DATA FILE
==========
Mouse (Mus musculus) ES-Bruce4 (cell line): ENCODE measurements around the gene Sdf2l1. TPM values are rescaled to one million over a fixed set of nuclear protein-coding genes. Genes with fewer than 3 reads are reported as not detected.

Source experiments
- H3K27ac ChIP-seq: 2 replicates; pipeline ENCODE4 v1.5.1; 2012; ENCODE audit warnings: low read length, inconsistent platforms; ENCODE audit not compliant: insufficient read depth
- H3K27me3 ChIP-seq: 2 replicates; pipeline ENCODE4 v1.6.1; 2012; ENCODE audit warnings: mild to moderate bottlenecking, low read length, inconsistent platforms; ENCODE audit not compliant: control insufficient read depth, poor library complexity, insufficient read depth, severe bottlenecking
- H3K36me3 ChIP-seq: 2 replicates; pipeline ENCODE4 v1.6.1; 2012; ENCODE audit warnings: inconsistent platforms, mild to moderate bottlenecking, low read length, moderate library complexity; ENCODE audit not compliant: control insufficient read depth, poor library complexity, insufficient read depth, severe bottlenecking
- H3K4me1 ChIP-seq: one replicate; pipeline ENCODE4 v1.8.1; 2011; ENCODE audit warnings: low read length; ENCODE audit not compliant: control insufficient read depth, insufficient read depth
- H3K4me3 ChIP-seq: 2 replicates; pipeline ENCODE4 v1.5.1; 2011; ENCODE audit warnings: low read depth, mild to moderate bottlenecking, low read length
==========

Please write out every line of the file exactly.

Mouse (Mus musculus) ES-Bruce4 (cell line): ENCODE measurements around the gene Sdf2l1. TPM values are rescaled to one million over a fixed set of nuclear protein-coding genes. Genes with fewer than 3 reads are reported as not detected.

Source experiments
- H3K27ac ChIP-seq: 2 replicates; pipeline ENCODE4 v1.5.1; 2012; ENCODE audit warnings: low read length, inconsistent platforms; ENCODE audit not compliant: insufficient read depth
- H3K27me3 ChIP-seq: 2 replicates; pipeline ENCODE4 v1.6.1; 2012; ENCODE audit warnings: mild to moderate bottlenecking, low read length, inconsistent platforms; ENCODE audit not compliant: control insufficient read depth, poor library complexity, insufficient read depth, severe bottlenecking
- H3K36me3 ChIP-seq: 2 replicates; pipeline ENCODE4 v1.6.1; 2012; ENCODE audit warnings: inconsistent platforms, mild to moderate bottlenecking, low read length, moderate library complexity; ENCODE audit not compliant: control insufficient read depth, poor library complexity, insufficient read depth, severe bottlenecking
- H3K4me1 ChIP-seq: one replicate; pipeline ENCODE4 v1.8.1; 2011; ENCODE audit warnings: low read length; ENCODE audit not compliant: control insufficient read depth, insufficient read depth
- H3K4me3 ChIP-seq: 2 replicates; pipeline ENCODE4 v1.5.1; 2011; ENCODE audit warnings: low read depth, mild to moderate bottlenecking, low read length